The Sleuth Kit Part 1 – Overview

In this series I am going to touch a bit on how to use The Sleuth Kit (TSK) for digital forensic purposes.

First things first....

Definition of Sleuth

According to Sleuth is, "a detective". Some of the synonyms they provide are: investigator, private investigator, and i'm going to add, "forensicator".

The official logo of The Sleuth Kit is a bloodhound. If you know anything about bloodhounds you know they are wicked good at tracking humans (dead or alive). They were actually bred for this purpose and they have amazing nose capabilities.

Simply put, You are going to be hunted and discovered. Not unlike a skilled analyst using the software version.

Technical definition of The Sleuth Kit

According to the Sleuth Kit website, "The Sleuth Kit (TSK) is a C library and a collection of command line tools. Autopsy is a graphical interface to TSK. TSK can be integrated into automated forensics systems in many ways, including as a C library and by using the SQLite database that it can can create. The Sleuth Kit Hadoop Framework is a framework that incorporates TSK into cloud computing for large scale data analysis."Patrick Olsen's definition is, "A command line based forensic tools suite, which has the power to do much more when combined with other tools/technologies". I like simple.
So now we have some frame of mind as to where these tools came from and how they relate to digital forensics. We also have a bit of history of which I will assume was used to name the over all project.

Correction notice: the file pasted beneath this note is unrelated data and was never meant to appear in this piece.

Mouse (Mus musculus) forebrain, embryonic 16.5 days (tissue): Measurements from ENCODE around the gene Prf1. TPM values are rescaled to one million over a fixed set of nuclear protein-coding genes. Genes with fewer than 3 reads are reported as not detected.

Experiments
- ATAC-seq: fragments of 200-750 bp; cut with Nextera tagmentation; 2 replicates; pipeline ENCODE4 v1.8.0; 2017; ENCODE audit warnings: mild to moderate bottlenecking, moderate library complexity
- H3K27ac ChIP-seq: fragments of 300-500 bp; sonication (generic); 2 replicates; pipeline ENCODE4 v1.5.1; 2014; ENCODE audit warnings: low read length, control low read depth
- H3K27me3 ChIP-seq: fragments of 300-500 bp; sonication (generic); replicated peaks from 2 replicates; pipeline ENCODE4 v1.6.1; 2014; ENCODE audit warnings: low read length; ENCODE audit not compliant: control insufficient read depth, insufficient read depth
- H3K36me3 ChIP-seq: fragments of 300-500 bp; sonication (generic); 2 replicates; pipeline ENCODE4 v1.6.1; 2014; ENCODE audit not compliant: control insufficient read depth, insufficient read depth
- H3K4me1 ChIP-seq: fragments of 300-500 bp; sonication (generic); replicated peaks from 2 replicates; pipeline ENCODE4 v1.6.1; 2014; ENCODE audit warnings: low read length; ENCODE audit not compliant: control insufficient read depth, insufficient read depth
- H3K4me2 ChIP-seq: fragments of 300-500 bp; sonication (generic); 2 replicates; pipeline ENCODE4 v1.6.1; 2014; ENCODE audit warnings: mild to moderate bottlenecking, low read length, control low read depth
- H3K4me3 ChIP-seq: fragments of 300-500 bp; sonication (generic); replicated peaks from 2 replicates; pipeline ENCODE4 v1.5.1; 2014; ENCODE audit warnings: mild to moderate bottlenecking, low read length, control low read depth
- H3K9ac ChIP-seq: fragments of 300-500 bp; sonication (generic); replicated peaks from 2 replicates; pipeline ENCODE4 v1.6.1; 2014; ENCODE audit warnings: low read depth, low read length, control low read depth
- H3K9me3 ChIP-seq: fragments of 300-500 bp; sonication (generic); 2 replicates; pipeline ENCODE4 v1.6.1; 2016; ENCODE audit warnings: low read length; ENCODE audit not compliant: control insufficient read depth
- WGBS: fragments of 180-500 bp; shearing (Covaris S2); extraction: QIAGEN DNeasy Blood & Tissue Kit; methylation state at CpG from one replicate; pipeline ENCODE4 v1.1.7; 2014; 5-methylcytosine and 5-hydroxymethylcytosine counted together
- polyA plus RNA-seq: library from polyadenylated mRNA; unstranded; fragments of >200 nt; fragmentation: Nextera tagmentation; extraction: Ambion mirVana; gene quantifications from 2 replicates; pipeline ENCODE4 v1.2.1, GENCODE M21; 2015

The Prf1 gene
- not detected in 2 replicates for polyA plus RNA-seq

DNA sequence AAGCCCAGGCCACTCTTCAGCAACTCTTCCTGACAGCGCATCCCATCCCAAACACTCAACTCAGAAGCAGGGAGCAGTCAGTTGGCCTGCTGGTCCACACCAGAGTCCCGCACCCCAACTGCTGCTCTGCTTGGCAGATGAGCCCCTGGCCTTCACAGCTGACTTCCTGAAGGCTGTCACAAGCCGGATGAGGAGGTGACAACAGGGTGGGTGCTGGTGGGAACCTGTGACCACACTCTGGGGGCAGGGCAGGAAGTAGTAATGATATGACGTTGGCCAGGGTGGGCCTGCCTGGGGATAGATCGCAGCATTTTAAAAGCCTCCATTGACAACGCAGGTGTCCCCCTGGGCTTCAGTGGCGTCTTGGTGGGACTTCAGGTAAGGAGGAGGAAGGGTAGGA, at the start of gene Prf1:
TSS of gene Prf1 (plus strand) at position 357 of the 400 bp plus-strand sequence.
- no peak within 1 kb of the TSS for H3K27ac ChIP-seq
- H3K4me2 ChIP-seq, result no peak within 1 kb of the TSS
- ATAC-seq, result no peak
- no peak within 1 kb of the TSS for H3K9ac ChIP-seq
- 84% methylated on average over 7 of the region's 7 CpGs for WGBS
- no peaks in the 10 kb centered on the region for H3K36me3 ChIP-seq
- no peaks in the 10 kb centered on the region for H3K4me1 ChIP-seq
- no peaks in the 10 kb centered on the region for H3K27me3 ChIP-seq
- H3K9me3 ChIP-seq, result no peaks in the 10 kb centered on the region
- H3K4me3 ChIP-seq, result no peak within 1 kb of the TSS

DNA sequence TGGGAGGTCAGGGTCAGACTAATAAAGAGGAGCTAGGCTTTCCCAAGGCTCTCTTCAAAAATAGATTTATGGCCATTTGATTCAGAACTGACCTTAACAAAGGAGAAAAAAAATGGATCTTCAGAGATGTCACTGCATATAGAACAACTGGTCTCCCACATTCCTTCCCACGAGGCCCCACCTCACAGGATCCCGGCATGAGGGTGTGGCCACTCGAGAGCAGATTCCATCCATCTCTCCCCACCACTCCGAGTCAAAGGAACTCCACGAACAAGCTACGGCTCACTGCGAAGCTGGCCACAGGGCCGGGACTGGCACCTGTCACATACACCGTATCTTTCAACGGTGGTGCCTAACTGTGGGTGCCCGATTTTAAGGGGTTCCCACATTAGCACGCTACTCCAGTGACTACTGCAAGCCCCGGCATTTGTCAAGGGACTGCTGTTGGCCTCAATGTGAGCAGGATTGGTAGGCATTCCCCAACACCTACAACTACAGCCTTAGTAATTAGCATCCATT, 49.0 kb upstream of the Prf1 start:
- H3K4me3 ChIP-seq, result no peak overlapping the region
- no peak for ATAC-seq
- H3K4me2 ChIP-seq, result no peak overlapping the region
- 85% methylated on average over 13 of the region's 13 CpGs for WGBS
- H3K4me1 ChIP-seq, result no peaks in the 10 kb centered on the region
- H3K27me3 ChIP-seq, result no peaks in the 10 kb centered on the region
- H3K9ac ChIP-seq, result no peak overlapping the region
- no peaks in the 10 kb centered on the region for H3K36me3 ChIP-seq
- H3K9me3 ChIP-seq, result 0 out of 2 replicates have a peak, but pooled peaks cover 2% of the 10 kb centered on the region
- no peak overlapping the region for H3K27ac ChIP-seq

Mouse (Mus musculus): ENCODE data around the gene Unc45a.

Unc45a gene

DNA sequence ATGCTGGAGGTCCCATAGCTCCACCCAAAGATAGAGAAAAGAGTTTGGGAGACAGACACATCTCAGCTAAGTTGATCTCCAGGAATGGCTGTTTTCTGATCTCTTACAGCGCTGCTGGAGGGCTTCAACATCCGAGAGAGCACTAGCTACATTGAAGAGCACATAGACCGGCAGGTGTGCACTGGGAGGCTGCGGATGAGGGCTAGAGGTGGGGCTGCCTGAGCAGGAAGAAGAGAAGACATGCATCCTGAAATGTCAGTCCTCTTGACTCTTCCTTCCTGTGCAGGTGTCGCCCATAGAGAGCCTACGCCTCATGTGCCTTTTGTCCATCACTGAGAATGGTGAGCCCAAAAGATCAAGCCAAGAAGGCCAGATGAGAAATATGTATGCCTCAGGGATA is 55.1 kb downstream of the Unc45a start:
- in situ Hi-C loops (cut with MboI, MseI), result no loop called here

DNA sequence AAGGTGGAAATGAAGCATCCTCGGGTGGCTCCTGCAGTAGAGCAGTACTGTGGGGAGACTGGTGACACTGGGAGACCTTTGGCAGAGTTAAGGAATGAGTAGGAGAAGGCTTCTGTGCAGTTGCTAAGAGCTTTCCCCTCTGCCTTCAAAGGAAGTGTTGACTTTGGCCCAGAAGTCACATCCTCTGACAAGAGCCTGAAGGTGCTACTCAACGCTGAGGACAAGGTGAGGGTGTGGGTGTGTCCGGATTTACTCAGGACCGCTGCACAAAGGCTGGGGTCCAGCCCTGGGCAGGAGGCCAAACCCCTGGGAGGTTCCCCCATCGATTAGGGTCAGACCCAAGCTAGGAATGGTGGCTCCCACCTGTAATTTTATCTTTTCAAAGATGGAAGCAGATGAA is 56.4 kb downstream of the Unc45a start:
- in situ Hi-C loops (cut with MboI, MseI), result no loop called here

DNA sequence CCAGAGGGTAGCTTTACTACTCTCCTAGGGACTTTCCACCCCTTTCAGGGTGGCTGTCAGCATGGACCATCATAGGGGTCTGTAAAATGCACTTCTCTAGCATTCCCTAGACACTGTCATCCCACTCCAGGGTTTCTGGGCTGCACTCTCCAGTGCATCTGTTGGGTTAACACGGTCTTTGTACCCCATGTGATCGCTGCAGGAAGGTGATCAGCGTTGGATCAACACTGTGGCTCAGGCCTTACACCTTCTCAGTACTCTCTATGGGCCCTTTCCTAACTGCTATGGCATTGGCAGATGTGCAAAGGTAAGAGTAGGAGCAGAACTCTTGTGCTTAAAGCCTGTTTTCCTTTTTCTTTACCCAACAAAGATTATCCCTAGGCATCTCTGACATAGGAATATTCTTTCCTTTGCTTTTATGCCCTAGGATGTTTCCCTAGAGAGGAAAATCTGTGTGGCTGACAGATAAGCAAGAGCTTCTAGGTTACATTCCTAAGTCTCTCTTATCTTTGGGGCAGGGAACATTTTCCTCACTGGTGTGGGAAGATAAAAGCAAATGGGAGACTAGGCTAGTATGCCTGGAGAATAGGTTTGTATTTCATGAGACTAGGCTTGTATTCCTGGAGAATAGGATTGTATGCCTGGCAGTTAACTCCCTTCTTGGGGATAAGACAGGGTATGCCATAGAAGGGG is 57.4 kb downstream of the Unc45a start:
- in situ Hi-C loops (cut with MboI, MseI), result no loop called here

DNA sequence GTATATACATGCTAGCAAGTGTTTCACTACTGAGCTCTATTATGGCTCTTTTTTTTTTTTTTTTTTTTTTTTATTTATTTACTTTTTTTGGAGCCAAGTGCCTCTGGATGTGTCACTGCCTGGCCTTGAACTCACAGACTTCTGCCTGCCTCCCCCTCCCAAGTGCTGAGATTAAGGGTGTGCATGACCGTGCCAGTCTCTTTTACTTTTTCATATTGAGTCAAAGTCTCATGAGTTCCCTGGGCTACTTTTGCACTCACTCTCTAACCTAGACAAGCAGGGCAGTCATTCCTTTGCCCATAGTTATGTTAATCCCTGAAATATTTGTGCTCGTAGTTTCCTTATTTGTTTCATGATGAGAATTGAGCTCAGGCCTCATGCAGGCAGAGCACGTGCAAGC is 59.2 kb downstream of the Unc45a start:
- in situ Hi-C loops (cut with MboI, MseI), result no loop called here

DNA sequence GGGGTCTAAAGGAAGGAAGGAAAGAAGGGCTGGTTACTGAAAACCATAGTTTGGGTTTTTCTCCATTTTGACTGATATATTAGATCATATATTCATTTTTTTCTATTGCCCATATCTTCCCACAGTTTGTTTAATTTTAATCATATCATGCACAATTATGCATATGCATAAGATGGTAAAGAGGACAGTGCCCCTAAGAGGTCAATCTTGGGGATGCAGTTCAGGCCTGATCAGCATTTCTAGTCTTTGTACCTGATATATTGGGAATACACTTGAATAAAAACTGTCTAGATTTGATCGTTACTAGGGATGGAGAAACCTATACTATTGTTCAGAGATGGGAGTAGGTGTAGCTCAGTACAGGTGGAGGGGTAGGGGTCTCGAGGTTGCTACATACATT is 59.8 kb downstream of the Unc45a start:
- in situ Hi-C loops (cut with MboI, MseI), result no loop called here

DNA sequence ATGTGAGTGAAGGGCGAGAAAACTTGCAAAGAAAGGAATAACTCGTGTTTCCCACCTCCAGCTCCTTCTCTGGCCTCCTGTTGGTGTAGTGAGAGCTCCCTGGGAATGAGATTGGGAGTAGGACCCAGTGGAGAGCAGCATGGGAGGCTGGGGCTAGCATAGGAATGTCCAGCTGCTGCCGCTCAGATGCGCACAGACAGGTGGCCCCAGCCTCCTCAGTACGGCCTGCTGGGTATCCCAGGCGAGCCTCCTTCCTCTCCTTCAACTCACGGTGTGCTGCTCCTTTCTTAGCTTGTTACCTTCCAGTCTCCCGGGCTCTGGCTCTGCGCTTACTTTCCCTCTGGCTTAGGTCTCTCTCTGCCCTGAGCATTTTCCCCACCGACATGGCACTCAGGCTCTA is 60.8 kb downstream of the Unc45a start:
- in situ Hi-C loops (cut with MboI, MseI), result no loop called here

The Sleuth Kit (TSK) tool makeup

fsstat, ffind, fls, icat, ifind, ils, istat, blkcat, blkls, blkstat, blkcalc, mmls, mmstat, mmcat, imgstat, imgcat, disksreset, diskstat, tskcomparedir, tskgettimes, tskloaddb, tskrecover, mactime, hfind, sorter, and sigfind.

f/ff: file system and files disk: disk i: metadata structures mm: media management (partitions) tsk: fully automated tools blk: process data units img: image file format hfind: hash find mactime: time sorter: sorts files sigfind: finds a signature

Here is a better overview of the tools and what specifically they are used for. I couldn't say it better myself so i'll leave it to the creator to provide you the tool-by-tool overview.

So there you have it. That's a quick overview of what TSK is and what TSK contains. In Part II we will start drilling down and I will get into how to use these different tools to perform analysis on an image/disk.